Are Orchestra Musicians Interesting Folks?

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Are Orchestra Musicians Interesting Folks?

Post by Ralph » Tue Jul 26, 2005 9:33 pm

Beyond music
By Kyle MacMillan
Denver Post Fine Arts Critic

To get to Vail by Thursday evening on his Honda motorcycle, Alan Baer left New York City at 11 p.m. last Tuesday to avoid the traffic, finally settling in for the night in Clearfield, Pa.

Starting at 9 the next morning, he rode more than 1,000 miles to Lincoln, Neb., then finished the rest of the trip on Thursday, arriving an hour or so after his colleagues who came by bus from Denver International Airport.

Among endurance cyclists, at least, there is nothing particularly unusual about his trip - until you learn that Baer is principal tubist of the New York Philharmonic, which continues its eight-day Vail residency through Friday.

Just like many of us were stunned as children to see our elementary school teachers buying groceries or mowing their lawn it can surprise people that classical musicians actually doff their tuxedos and pursue other, often unexpected activities outside the concert hall.

"There's not a lot of things that make me truly happy," said Baer, 39, who joined the orchestra last year, "and sitting in the orchestra, blowing in the section, that's one of my favorite things to do. But if I just concentrate on my music, I go nuts."

Their rarefied vocations notwithstanding, orchestra players are as normal as most other people. But somehow a stereotype grew up around classical musicians long ago, and it endures to this day.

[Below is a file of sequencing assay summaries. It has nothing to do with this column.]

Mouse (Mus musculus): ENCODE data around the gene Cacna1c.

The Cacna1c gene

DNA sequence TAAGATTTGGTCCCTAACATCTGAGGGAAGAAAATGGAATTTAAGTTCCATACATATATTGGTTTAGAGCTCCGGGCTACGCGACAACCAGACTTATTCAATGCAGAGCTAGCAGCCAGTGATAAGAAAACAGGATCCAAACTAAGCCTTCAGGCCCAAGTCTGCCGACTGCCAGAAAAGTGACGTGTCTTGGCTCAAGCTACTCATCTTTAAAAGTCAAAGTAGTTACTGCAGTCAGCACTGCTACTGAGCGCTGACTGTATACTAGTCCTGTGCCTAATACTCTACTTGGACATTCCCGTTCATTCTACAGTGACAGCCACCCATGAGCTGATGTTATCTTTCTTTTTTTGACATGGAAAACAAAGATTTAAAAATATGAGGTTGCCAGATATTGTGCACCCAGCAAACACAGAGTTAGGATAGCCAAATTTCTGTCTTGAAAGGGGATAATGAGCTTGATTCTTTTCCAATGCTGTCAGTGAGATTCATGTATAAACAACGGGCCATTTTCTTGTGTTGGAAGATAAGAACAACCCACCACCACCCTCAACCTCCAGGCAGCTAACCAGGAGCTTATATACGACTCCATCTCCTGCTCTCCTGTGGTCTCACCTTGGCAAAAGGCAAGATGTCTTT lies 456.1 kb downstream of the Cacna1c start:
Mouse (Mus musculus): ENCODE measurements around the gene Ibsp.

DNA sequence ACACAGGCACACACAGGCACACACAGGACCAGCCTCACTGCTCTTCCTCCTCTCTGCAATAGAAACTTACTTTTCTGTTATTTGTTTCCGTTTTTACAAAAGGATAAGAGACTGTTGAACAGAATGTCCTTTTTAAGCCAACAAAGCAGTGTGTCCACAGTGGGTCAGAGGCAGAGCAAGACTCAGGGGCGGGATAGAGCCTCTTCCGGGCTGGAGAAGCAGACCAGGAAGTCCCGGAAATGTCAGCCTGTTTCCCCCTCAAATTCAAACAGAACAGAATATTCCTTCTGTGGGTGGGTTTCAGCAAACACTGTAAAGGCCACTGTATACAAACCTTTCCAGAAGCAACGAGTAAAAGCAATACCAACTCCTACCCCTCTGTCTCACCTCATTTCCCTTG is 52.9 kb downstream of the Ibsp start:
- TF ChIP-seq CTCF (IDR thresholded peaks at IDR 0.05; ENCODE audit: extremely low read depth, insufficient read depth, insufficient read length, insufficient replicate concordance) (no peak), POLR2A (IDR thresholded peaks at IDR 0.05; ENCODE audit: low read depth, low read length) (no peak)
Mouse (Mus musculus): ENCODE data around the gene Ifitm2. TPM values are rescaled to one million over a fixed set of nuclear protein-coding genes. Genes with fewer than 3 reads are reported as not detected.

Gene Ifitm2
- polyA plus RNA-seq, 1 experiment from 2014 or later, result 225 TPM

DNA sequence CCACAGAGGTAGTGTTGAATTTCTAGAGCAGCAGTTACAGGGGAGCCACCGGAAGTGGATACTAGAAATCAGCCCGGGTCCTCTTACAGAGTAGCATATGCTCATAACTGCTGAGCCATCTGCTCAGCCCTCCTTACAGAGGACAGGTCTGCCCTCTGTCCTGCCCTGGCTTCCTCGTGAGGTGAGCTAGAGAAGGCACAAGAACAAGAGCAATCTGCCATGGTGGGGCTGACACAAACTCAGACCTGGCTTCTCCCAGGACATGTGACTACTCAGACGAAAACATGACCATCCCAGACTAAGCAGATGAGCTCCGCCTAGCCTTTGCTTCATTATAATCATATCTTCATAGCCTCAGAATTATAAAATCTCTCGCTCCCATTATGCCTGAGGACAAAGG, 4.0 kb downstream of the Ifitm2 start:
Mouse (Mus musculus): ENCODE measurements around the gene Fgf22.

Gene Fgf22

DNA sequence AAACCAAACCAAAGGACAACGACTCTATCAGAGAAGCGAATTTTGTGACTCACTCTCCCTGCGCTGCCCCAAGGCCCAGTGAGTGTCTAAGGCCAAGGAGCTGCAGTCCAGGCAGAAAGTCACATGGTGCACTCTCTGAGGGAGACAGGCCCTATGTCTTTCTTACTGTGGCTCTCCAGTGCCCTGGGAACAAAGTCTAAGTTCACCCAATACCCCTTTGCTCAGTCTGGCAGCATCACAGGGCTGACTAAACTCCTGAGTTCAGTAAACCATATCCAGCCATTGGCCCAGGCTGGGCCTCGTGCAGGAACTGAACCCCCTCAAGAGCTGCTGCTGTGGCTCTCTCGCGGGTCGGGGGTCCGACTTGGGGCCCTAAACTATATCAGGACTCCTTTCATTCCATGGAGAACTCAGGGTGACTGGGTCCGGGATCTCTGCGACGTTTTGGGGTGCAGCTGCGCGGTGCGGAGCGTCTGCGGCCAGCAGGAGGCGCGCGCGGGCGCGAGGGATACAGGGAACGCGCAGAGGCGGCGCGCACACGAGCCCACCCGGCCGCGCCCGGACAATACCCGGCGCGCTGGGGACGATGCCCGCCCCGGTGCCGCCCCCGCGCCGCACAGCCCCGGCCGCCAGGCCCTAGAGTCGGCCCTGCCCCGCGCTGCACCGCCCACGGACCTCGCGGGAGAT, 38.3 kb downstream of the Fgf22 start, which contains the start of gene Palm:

The performers are quite aware of the image.

"Yeah, that they're knock-kneed," said violist Judith Nelson, 51, who joined the orchestra in 1983, "and can't hit a baseball and wear thick glasses and faint at the sight of blood."

And there are a few members of the orchestra who do fit the stereotype. Nelson was even willing to name names.

"The perfect example in our orchestra is Vladimir Tsypin, the Russian violinist," she said. "He's very little. He's like my size. He always wears a top coat and his hat and carries the violin case. And he's just adorable.

"He's the perfect image of the Eastern European classical musician. Even if he didn't have the violin case, you would say he must be a musician or a mathematics professor."

But Tsypin is hardly the rule. The more than 100 members of the philharmonic are an incredibly varied lot, with interests ranging from bridge to birding and biking to browsing shops.

And the musicians pursue almost all of them and enjoy each other's company while the orchestra is in Vail for its annual residency as part of the Bravo! Vail Valley Music Festival. It's a rare opportunity to get out of New York and actually have free time on the road.

"For once, we're in a place for 10 days and can actually plan something," said Carter Brey, 50, the orchestra's principal cellist since 1996. "You can't really do that if you're on a whirlwind tour of southeast Asia. All you're doing is napping off jet lag, rehearsing and playing."

Like members of any large organization, the orchestra's musicians tend to split into small groups to pursue sports or simply have dinner after a concert.

Baer immediately took a liking to The Dusty Boot Steakhouse and Saloon in Beaver Creek. Other members of the orchestra have gravitated toward Vail's Sweet Basil and Up the Creek, where cellist Evangeline Benedetti and a colleague went after Friday's concert, running into two other musicians.